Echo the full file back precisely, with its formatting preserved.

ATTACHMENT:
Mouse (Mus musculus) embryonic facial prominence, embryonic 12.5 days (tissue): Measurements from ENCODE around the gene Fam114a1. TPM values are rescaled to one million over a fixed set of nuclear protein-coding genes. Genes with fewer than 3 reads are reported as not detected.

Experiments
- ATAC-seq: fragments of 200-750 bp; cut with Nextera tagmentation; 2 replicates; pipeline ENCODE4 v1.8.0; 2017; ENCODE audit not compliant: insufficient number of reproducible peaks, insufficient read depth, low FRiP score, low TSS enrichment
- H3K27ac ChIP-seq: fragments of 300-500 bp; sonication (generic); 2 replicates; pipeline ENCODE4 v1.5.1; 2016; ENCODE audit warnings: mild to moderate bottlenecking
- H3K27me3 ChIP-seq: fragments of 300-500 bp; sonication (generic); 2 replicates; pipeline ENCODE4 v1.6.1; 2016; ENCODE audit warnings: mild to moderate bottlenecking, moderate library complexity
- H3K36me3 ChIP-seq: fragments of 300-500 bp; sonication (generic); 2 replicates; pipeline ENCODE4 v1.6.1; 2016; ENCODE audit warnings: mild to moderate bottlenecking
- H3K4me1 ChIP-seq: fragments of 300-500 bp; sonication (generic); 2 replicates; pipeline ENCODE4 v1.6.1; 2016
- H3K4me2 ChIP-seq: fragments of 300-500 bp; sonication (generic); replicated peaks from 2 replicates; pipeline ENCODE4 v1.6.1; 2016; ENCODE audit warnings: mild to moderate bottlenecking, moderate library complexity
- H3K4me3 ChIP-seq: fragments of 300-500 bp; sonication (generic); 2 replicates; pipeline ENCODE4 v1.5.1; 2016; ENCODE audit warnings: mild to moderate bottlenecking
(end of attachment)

Mouse (Mus musculus) embryonic facial prominence, embryonic 12.5 days (tissue): Measurements from ENCODE around the gene Fam114a1. TPM values are rescaled to one million over a fixed set of nuclear protein-coding genes. Genes with fewer than 3 reads are reported as not detected.

Experiments
- ATAC-seq: fragments of 200-750 bp; cut with Nextera tagmentation; 2 replicates; pipeline ENCODE4 v1.8.0; 2017; ENCODE audit not compliant: insufficient number of reproducible peaks, insufficient read depth, low FRiP score, low TSS enrichment
- H3K27ac ChIP-seq: fragments of 300-500 bp; sonication (generic); 2 replicates; pipeline ENCODE4 v1.5.1; 2016; ENCODE audit warnings: mild to moderate bottlenecking
- H3K27me3 ChIP-seq: fragments of 300-500 bp; sonication (generic); 2 replicates; pipeline ENCODE4 v1.6.1; 2016; ENCODE audit warnings: mild to moderate bottlenecking, moderate library complexity
- H3K36me3 ChIP-seq: fragments of 300-500 bp; sonication (generic); 2 replicates; pipeline ENCODE4 v1.6.1; 2016; ENCODE audit warnings: mild to moderate bottlenecking
- H3K4me1 ChIP-seq: fragments of 300-500 bp; sonication (generic); 2 replicates; pipeline ENCODE4 v1.6.1; 2016
- H3K4me2 ChIP-seq: fragments of 300-500 bp; sonication (generic); replicated peaks from 2 replicates; pipeline ENCODE4 v1.6.1; 2016; ENCODE audit warnings: mild to moderate bottlenecking, moderate library complexity
- H3K4me3 ChIP-seq: fragments of 300-500 bp; sonication (generic); 2 replicates; pipeline ENCODE4 v1.5.1; 2016; ENCODE audit warnings: mild to moderate bottlenecking